Flyers draw on positives after loss
Take heart those looking for omens on a night the Flyers dominated play the first two periods, before stumbling down the stretch of a 3-1 opening night loss Wednesday night to the Toronto Maple Leafs.
Only once before did the Orange and Black open the season vs. the Leafs: October 11, 1973. That, of course, was the season they went on to win their first Stanley Cup.
Unlike that 2-0 win behind Bernie Parent, Steve Mason, a bit of a surprise choice in goal over Ray Emery, couldn't finish off what seemed sure to be a successful debut.
After Brayden Schenn converted Vinny Lecavalier's perfect centering pass for a power-play goal with just :07 left in the first, the Flyers seemed to be in command.
But that turned out to be it, as Toronto goalie Jonathan Bernier, whom the Flyers had interest in before he was acquired from the Kings in the offseason, foiled six other Flyers power plays and a Wayne Simmonds penalty shot.
"I thought we had a lot of opportunities to put the game away," said Lecavalier, as the Flyers out-shot the Leafs, 32-25. "We moved the puck around pretty well and had some great chances. If we'd gone up 2-0 it might have been a different game. But when you can't score, you can't score."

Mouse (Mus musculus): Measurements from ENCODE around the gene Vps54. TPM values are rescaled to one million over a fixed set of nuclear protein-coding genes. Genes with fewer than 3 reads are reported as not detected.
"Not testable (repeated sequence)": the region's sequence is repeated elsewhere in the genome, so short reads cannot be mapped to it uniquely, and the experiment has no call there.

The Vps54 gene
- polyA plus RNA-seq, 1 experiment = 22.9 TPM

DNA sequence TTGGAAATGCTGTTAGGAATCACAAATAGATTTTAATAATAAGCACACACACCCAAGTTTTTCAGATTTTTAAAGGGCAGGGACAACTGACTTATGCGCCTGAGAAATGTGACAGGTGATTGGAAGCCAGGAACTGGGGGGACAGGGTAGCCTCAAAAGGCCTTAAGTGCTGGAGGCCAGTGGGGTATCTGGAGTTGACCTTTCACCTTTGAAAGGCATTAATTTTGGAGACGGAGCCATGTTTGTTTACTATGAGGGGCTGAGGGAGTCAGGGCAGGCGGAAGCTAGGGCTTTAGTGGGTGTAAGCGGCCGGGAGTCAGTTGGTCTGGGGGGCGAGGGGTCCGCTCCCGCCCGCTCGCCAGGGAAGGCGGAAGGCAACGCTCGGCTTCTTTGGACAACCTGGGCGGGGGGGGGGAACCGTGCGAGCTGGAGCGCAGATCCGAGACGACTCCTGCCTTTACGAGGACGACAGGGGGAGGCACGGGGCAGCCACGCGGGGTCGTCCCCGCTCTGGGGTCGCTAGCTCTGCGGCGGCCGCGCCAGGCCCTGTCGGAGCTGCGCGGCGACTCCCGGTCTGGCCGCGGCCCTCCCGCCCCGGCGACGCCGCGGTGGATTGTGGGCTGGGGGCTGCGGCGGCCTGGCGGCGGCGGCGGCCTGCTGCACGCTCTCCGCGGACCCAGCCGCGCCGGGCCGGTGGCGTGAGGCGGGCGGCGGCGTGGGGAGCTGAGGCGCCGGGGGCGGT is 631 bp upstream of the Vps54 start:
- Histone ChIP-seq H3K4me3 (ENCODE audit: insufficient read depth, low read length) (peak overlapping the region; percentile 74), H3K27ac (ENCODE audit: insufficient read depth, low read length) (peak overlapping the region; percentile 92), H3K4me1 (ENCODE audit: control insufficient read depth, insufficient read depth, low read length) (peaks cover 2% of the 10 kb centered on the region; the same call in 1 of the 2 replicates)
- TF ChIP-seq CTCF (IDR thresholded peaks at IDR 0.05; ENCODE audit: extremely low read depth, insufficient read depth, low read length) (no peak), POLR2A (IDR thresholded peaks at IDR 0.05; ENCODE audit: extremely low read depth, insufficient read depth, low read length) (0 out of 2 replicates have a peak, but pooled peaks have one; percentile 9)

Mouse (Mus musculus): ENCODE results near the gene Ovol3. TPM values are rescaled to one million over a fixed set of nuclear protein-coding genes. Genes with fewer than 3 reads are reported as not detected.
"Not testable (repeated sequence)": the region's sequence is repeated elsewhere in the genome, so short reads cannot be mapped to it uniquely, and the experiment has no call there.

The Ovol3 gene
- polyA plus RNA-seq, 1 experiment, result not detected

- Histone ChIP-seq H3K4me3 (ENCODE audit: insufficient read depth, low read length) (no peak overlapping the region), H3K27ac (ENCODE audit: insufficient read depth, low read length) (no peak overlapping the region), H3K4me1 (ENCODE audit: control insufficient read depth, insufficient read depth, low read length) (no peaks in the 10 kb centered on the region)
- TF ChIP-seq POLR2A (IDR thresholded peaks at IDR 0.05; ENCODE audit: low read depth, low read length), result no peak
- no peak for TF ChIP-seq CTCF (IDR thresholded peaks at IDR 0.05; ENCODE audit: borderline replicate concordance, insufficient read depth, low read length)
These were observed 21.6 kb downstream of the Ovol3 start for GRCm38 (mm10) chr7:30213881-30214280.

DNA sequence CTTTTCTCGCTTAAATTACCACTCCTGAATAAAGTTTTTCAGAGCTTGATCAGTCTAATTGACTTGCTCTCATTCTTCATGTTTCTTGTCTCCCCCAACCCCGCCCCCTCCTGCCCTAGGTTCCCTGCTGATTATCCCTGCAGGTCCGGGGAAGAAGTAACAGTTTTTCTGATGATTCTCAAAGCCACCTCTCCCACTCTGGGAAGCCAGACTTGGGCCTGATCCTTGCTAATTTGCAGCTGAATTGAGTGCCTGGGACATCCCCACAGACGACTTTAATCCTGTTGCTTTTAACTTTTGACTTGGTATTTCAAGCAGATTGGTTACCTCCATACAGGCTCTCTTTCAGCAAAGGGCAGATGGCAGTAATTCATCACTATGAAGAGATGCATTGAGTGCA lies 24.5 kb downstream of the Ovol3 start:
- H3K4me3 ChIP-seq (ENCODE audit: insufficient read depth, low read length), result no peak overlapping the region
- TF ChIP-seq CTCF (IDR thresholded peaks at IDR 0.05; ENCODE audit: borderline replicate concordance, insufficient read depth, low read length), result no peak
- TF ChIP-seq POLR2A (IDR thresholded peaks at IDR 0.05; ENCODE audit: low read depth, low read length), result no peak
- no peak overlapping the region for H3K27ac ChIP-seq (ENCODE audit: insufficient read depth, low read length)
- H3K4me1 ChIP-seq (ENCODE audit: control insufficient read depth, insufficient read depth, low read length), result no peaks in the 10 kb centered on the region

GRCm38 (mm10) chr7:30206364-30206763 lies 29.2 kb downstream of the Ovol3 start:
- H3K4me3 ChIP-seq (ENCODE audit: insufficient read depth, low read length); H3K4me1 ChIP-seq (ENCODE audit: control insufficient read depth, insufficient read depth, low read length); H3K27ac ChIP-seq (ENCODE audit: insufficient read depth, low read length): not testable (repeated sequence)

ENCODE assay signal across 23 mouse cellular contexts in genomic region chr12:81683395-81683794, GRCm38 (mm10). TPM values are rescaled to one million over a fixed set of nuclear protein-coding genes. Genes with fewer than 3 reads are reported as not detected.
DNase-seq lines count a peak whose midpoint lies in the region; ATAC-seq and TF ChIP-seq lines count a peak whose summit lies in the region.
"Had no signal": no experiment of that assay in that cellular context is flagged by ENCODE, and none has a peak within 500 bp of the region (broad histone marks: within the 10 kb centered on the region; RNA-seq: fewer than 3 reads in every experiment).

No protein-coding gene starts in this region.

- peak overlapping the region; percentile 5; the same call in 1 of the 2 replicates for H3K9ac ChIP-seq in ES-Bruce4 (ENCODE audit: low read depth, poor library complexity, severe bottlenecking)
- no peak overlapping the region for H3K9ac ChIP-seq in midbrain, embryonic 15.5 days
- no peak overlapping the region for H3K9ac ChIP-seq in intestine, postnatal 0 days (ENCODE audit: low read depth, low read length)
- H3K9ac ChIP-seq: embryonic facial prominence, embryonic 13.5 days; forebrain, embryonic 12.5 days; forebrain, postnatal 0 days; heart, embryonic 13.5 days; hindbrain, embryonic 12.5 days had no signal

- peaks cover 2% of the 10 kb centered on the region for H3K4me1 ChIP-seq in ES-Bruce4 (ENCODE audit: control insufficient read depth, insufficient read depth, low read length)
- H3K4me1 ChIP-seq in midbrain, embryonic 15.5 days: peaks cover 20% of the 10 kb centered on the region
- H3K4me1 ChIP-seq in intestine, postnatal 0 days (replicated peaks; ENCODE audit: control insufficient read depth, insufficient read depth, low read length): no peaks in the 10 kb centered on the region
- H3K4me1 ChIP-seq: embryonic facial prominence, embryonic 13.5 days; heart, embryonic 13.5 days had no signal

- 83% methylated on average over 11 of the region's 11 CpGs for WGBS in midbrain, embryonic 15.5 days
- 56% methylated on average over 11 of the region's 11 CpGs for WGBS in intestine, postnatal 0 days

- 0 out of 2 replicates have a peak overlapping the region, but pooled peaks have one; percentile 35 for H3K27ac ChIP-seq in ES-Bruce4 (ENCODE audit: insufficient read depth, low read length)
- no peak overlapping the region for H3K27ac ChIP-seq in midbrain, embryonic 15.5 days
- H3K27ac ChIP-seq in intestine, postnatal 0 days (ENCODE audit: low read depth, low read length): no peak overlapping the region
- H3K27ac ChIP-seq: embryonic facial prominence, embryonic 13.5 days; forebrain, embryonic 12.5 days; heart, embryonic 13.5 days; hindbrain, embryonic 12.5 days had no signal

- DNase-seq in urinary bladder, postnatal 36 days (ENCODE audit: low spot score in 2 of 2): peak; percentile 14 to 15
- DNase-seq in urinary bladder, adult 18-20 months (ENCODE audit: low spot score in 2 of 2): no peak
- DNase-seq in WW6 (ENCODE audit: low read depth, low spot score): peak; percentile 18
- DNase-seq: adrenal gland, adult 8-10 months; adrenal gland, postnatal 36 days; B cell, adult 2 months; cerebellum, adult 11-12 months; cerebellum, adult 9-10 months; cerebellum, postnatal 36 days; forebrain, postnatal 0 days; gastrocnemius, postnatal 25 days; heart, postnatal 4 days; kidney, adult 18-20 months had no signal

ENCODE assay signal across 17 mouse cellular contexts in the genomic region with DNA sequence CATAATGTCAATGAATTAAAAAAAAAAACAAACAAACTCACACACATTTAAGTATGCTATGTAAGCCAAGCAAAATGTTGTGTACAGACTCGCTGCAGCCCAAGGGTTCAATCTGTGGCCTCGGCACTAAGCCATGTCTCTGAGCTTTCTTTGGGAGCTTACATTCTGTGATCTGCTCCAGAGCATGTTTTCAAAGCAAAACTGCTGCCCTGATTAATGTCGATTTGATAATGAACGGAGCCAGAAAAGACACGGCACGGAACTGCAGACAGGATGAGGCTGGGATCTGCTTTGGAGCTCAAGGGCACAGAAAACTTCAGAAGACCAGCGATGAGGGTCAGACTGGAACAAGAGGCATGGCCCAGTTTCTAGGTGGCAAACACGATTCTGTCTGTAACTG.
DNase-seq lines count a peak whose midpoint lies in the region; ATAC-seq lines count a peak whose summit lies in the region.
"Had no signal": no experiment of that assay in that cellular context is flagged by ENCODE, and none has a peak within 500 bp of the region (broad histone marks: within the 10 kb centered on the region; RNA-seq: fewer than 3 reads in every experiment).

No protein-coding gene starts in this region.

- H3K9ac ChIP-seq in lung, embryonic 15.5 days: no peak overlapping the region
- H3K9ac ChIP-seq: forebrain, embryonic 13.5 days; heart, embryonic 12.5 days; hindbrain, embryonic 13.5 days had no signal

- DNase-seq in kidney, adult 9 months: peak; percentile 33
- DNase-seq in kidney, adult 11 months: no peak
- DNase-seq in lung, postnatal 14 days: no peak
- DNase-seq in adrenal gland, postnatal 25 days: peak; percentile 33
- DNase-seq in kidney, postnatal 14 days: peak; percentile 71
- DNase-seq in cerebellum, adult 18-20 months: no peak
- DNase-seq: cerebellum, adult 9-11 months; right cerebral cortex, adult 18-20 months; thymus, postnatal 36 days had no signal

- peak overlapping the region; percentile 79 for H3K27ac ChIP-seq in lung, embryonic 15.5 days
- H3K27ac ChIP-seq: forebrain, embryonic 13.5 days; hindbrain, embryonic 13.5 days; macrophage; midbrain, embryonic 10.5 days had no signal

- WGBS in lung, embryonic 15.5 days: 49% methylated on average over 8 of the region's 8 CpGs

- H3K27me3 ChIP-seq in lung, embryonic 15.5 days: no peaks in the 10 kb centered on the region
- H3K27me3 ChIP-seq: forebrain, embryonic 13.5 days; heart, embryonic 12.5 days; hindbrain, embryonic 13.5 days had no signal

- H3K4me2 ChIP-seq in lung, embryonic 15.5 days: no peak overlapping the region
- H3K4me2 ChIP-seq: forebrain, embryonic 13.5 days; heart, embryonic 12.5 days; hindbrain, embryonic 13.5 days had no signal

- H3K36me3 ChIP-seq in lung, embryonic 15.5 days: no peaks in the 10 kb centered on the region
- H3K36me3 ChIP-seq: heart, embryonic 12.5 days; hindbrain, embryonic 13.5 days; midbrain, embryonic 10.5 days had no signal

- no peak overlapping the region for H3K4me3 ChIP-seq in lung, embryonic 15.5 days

Indeed, despite moving the puck well with the man-advantage and for the most part doing a good job clearing it out of their own end, the Flyers came up empty. Meanwhile, the Leafs took control when Phil Kessel banged home a rebound to tie it late in the second.
And, after Simmonds' penalty shot in the waning seconds of the period went awry, the Leafs cashed in on the first of Dave Bolland's goals early in the third — the other coming in the closing seconds when the short-handed Flyers were desperately trying to get the equalizer.
"Sometimes you get caught in those games where you feel like you are out-chancing them," said Schenn, who found himself on the No. 1 line with Claude Giroux and Scott Hartnell. "The goalie played well, but we just have to find a way to finish when you are getting those chances."
Aside from the score, Peter Laviolette liked much of what he saw.
"Offensively, that's the best we've looked in a while," said Laviolette, whose club now heads to Montreal and Carolina over the weekend, before taking on Florida back here Tuesday, "but at the end of the day you've got to score more than one goal to win a game."
"We had a lot of chances, but there were plenty of missed shots and shots that they had blocked. We threw about 75 attempts at net tonight with 32 shots on net... you'd like to come away with more than one goal."